Sunflowers (still on display in the Sompo Japan Museum of Art and a miserable bit of art. It’s funny how expensive art seems to be, well, artless!) was bought in early 1987. At most two years later the bubble era was coming to it’s hissing end.

Can’t be bothered to to convert $39.9 million and £53 million into today dollars, but it seems likely that the chinese just upped the ante. You’ve got to ask yourself after years and years of 10% plus growth rates, how much life is there left in that bubble?

[As an (horrifying) aside: a few months ago i read a paper that argued that if the environmental impact of china’s 10% growth rate was actually taken into account, the economy was actually shrinking at 3% a year. All those horrendously polluted mines, rivers, farms, skies, industrial cancer clusters, the destroyed habitats, and encroaching deserts are all going to be paid for by future generations… not that i want to give the impression that we didn’t make exactly the same mistakes during the industrial revolution, it’s just that the current players are capable of far more technologically advanced fuck ups.]

Upper Class Twit of the Year?

This picture, and the associated piece in the Grauniad, just about made my week.

The ‘wearing poppies in China’ angle is just classic… say what you like about the chinese, but they certainly have long memories when it’s convenient!

It’s pretty hard to pick a winner, as much as i’d like to pick Gideon, he, along with Vince (the Cable) does at least appear to have managed to grasp the concept of drinking the champagne. Cameron is giving it his best shot, but perhaps managed to look like a disdainful simpleton. Gove, however, looks the most likely to either attempt to snort the stuff, or throw it over his head.

Ah, they must have had a gloriously post-colonial time! Half way around the world while the plebs sacked the party head-quarters. I’m sure no questions were asked…

Maybe it was a one off, but the idea that English youth is going to take to the streets fills me with some kind of middle-aged joy. This certainly wasn’t a generations poll tax riots, but the mere fact that they were out there (almost) ‘chuckin bricks at pigs’ is a positively joyous. The collective suspension of disbelief (that the people were also going to get screwed by the left) has given way to reversion to the comfortable old class warfare.

It still doesn’t seem possible that a more palatable alternative will emerge anytime soon, but it has been enough to have me humming White Riot and Anarchy in the UK for a few days.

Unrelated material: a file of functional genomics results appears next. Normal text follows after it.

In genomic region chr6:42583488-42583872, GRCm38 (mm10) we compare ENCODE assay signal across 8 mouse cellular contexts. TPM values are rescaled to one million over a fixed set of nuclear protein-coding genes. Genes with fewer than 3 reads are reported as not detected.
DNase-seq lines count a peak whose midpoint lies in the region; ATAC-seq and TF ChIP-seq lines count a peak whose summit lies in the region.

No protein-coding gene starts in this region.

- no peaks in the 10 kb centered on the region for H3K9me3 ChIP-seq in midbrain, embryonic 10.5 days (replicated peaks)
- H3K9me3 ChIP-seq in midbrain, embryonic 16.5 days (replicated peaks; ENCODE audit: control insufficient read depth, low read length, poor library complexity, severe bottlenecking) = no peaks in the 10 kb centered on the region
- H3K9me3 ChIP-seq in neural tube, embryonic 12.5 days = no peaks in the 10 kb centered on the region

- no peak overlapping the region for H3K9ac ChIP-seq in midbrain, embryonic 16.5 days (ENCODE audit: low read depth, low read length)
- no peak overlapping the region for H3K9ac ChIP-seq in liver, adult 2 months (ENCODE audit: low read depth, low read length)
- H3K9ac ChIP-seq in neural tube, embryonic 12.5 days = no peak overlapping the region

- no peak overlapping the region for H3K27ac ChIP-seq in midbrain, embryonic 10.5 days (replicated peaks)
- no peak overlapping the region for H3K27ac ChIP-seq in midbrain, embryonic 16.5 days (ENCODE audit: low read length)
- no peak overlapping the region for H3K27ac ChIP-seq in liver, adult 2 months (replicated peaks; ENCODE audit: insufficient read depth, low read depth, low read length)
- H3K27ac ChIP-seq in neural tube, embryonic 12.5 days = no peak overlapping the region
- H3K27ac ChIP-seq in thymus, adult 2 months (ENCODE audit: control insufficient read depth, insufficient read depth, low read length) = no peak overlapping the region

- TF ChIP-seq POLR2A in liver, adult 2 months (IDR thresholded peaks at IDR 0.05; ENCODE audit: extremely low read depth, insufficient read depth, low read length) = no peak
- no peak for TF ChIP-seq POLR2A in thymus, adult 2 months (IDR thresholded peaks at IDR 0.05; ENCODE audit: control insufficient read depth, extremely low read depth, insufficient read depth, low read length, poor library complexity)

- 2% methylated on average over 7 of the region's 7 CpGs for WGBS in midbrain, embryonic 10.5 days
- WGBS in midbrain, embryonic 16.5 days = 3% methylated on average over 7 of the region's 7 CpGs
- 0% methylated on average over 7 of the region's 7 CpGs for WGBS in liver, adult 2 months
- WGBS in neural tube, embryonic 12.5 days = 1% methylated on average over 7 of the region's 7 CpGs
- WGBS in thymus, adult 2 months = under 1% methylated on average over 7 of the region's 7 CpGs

Antimicrobial Cod Fisheries

Two things that went past my eyes today, that ended up being oddly entangled. The first is about EU calls for a 50 percent cut in the catch of cod in the North Sea:

Maria Damanaki, the European fishing commissioner, a Greek, said the announcement was based on evidence that stocks of cod, valued for its white, flaky meat, are not recovering after being overfished.

Of course it’s ‘amusing’ that the Telegraph feels the need to point out that Damanaki is ‘a Greek’ – no doubt that reflects badly on her ability to have an informed opinion on… well, anything i suppose. Can’t even run a country into the ground. Moving on:

Bertie Armstrong, of the Scottish Fishermen’s Federation, said that the European Commission had broken previous promises to negotiate quotas with communities dependent on the industry for their livelihoods.

“There is deep anger is that we heard about this via a press release,” he said. “The commission’s whole approach is defined by arrogance.”

Poor Bertie! He seems to forgotten that without quota there won’t be any fishermen left for him to federate. It’d be safe to bet that nature isn’t interested in negotiating with Bertie, or his federation.

[There is a chapter in Rahmstorf & Richardson’s Our Threaten Oceans on the complexity of the ecosystem supporting the cod population… i’d guess that if cod (maybe all of the north sea continental shelf) is ever going to recover, it will take an almost complete cessation of human activity over a large percentage of the water, probably for decades. But, i’m getting ahead of myself…]

The second article is a bonafide piece of pure doomer porn. This chap from the WHO, quite frankly, should scare the living daylights out of you. If he doesn’t, i’d suggest you go nail yourself to a gatepost with a rusty nail, wait for infection to set in, and then lie down to die:

Q: Is this the doomsday scenario of a world without antibiotics?

A: Unfortunately yes, with these new multiresistant NDM1-containing strains and their potential for worldwide spread. Doctors will face a terrible dilemma when a pregnant woman develops a kidney infection that spills over into the bloodstream with a pan-resistant strain containing NDM1 and there are no treatment options. We are essentially back to an era with no antibiotics.

Oh, that’s good! I’m surprised he bothered to invoke the spectre of a pregnant woman, what with people nailing themselves to gate posts across the land! The nice connection between these two stunning examples of humanities collective ability to be mindfuckingly stupid:

Q: How can governments reconcile the economic interests of farmers and the health interests of the population?

A: To stop overfishing of cod in the Atlantic Ocean on the east coasts of Canada and the USA, governments imposed an indefinite moratorium on cod fishing in the Grand Banks. There were complaints from the fishermen, but it was a necessary decision. Unfortunately, cod stocks have yet to recover and some scientists fear that the effects of cod overfishing may be permanent. Antimicrobial resistance may be likened to this overfishing scenario, to cattle overgrazing the grass in the commons or to deforestation on Easter Island, which led to the population dying out. Antimicrobial resistance is a consequence of continued overuse of antibiotics combined with the constant growth of resistance over time. The solution is to achieve the appropriate ecological balance.

Suspect he saw no need to parenthetically add, “not that we’re likely to do anything about, seeing as there is so much money to be made by carrying on as we are now!”

The WHO piece is well worth reading in full. It’s short and horrifying… as is, i suppose, the Telegraph article, but for rather different reasons.